Whatever happens in Sunday's legislative elections in Venezuela, the opposition parties are sure to increase their share of the National Assembly.
That is partly because, five years ago, they boycotted the vote.
Rather than delegitimising the election as they had hoped, the decision helped left-wing parties loyal to President Hugo Chavez gain almost all of the parliament's 165 seats.
"The decision in 2005 was a complete disaster, there's no denying that," says Francisco Toro, journalist and founder of the anti-Chavez blog, Caracas Chronicles .
"But this time around, the bar is much lower. The opposition simply needs to avoid some of the glaring mistakes they've made in the past."
In 11 years of Mr Chavez's presidency, Venezuelan opposition groups have often been characterised as fractured and disjointed, in a marked difference to the uniformly on-message United Socialist Party of Venezuela (PSUV).
But for this election, several of the main opposition parties have come together under a single umbrella called the Democratic Unity Table (MUD).
Mr Toro believes they have also learnt some lessons in tackling Mr Chavez at the ballot box.
"The first thing they needed to do was to look beyond themselves and stop making every election about Chavez," says Mr Toro.
"Five years ago, the tone of the opposition rhetoric was very different: they would call him 'loco' and a communist and so on.
"Now they're trying to move away from talking about Chavez personally to more aspirational politics. They want to connect with recent disappointment at the Chavez government without naming him too much."
This year, the opposition has concentrated its campaign on a handful of core issues. First and foremost of those has been violent crime.
The government disputes the numbers, but official statistics say there were somewhere in the region of 14,000 murders in Venezuela last year, more than twice what it was when Mr Chavez came to power.
An opposition newspaper recently ran a controversial photograph of bodies piled up inside a public morgue on its front page, and some media have said there are now more civilian deaths every year in Venezuela than there are in Iraq.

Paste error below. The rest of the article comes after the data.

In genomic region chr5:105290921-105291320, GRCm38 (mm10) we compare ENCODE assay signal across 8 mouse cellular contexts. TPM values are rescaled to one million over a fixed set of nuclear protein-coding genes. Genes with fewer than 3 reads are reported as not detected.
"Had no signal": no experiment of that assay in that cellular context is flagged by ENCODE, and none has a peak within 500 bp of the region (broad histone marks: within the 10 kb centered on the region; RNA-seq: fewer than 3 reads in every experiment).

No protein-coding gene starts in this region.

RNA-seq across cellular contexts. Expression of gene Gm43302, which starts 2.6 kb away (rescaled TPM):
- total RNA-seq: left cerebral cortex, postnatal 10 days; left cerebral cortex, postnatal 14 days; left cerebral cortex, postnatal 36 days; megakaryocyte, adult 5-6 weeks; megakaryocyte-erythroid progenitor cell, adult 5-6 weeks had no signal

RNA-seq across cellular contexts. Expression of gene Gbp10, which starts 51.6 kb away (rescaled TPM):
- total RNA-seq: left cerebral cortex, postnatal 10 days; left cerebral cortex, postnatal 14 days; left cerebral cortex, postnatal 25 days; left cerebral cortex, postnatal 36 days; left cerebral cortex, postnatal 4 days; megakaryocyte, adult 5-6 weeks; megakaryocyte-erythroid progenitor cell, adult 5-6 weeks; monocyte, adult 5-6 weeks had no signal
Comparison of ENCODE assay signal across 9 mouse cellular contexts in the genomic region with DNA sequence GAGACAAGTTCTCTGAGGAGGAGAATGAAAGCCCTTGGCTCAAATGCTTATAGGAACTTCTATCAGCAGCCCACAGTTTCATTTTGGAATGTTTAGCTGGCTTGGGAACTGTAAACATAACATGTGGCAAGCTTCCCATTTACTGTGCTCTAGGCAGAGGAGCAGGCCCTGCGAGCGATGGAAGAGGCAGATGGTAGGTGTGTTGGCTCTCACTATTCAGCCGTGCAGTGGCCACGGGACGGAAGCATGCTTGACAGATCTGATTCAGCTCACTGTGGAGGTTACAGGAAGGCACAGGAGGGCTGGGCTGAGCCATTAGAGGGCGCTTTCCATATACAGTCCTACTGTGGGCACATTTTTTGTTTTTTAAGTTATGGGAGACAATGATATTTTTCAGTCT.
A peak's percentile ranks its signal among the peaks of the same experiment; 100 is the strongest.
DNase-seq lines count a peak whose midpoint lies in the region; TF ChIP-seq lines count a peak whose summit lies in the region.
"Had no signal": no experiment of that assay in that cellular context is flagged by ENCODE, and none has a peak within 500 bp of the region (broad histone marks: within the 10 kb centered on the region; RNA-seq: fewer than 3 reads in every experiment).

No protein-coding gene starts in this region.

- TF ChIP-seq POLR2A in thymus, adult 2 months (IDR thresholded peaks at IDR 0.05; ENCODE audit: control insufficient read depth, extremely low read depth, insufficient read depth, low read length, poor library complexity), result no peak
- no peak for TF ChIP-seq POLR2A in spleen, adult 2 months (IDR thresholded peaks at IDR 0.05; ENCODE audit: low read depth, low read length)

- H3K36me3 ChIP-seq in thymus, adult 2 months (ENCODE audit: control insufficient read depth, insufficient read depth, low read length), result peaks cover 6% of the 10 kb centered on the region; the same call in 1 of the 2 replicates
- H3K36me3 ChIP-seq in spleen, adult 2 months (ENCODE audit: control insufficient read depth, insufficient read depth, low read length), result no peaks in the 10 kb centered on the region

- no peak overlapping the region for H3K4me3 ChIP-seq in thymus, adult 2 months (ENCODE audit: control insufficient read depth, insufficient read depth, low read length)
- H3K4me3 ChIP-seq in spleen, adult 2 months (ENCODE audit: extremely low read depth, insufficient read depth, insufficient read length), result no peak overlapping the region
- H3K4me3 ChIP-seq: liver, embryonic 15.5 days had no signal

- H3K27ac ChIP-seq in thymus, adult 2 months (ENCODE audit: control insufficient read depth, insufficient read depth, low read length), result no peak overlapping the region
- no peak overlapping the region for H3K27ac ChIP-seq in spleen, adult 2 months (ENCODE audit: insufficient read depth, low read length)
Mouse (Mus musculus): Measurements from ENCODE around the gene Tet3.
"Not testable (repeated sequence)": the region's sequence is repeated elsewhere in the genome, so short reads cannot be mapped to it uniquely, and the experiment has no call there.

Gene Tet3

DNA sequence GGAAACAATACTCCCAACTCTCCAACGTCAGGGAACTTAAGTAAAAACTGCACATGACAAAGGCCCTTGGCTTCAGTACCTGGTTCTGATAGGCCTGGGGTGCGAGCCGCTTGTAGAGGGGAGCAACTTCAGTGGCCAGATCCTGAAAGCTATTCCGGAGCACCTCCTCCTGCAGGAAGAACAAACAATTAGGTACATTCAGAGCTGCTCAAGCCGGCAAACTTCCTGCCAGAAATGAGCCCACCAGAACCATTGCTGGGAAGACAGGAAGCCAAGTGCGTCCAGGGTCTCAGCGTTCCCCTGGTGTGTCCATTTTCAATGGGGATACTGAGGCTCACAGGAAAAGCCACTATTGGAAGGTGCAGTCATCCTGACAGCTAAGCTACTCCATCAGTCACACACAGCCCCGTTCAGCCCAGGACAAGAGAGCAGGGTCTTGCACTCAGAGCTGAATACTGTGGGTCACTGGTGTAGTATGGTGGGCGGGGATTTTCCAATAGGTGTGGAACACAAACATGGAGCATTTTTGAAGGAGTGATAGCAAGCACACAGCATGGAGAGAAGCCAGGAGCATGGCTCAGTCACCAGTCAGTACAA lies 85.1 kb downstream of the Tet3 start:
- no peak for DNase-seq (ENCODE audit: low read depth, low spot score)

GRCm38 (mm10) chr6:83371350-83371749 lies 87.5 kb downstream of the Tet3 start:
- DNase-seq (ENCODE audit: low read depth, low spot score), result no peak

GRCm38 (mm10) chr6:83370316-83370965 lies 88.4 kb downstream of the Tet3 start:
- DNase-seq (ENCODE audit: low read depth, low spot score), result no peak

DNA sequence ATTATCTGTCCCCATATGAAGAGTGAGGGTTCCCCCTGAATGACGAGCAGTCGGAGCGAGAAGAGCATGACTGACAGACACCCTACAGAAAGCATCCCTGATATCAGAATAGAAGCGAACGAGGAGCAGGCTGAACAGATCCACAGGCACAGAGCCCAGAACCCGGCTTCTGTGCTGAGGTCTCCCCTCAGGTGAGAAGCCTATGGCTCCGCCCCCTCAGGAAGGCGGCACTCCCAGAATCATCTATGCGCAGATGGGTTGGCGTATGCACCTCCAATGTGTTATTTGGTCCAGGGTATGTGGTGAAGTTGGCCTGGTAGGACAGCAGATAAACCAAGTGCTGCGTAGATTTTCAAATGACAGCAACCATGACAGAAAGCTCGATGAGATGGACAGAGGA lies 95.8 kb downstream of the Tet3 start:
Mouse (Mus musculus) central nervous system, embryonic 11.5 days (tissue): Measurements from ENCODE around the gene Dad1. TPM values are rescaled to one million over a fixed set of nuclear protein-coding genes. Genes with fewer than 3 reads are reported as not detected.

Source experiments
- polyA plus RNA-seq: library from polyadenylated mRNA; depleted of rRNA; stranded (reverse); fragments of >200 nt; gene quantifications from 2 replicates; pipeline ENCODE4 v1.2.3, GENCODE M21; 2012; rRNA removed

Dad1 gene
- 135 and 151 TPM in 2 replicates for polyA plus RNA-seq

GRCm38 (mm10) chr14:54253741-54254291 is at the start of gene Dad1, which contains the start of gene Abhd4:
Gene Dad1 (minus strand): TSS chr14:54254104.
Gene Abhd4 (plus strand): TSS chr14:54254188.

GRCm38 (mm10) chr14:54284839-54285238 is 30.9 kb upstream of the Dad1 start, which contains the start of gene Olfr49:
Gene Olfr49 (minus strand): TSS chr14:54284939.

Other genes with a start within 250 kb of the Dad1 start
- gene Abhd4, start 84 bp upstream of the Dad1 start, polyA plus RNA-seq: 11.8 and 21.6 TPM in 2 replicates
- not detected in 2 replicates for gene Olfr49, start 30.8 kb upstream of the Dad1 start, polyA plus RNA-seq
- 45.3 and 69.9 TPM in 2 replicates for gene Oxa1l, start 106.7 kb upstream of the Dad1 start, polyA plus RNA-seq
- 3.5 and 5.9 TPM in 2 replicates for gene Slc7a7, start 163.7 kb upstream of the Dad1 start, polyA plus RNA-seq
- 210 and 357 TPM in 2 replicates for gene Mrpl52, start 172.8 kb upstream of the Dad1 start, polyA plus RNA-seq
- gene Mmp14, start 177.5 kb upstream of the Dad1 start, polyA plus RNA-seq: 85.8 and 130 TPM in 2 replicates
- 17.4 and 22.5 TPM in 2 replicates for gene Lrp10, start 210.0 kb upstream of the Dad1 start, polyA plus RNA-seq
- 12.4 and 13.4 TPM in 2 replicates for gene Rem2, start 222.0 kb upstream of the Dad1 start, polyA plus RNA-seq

For Mr Chavez, the claim is a media exaggeration, and a desperate effort by his opponents to grapple back some control of the assembly on Sunday.
"It's simply not true that Venezuela is one of the most dangerous countries in the world," the Venezuelan president said on television recently.
"Nor is it true that there is more violence today than there was 11 years ago," he added.
In the final few days of the campaign, opposition leader Julio Borges took a petition on violent crime to the National Assembly.
Government supporters accuse him of using crime as a political banner and have described his campaign as a "scratched record".
"It seems to me the government doesn't have the real will to face the problem of violence in Venezuela," he says.
"We are promoting ideas, we are promoting a plan, but the government tries to dismiss everything that we produce."
Andreina Tarazon was barely 11 years old when Mr Chavez came to power. On Sunday, she hopes to become one of his representatives in parliament.
Campaigning at a socialist housing project in Los Simbolos in Caracas, Miss Tarazon says voters are interested in other issues besides security.
"One of the main problems in Caracas is access to housing," she says.
"The poor urban distribution is unfortunately a product of bad planning over many years by the state, so that today we have a very overpopulated and poorly distributed city. That's one of the main complaints we've been hearing."
But she admits that crime is an important concern with voters: "Obviously, we can't deny the problem exists. It does.
"However, unlike the opposition, we have been working together with the local communities to find the answers on how to fix it."
The rising cost of food has been another key part of this campaign.
In May, tens of thousands of tonnes of food destined for the government's subsidised markets were found rotting in ports or dumped in landfill sites around the country.
It came at a time of shortages in basic foodstuffs, and in a country with one of the highest inflation rates in the Americas.
Government supporters said the losses were a small fraction of the hundreds of thousands of tonnes of food sold at subsidised prices since the state-run markets were set up in 2007.
Inside a Caracas branch of the newly nationalised Bicentenario supermarket chain, one shopper making the most of the state-controlled prices is Barbara Rogel de Trujillo.
A healthcare employee in her 60s, Ms Rogel says the socialist markets have helped her to cope with the rising cost of living.
But asked what the National Assembly should focus on, her answer is immediate: "Security. The poor want to live better and we want our money to go further, of course. But our biggest problem is the lack of security."
It is hard to know how far such concerns will be reflected at the polls or through abstentions on Sunday.
Either way, with both sides taking part, this vote looks set to be much more interesting than five years ago.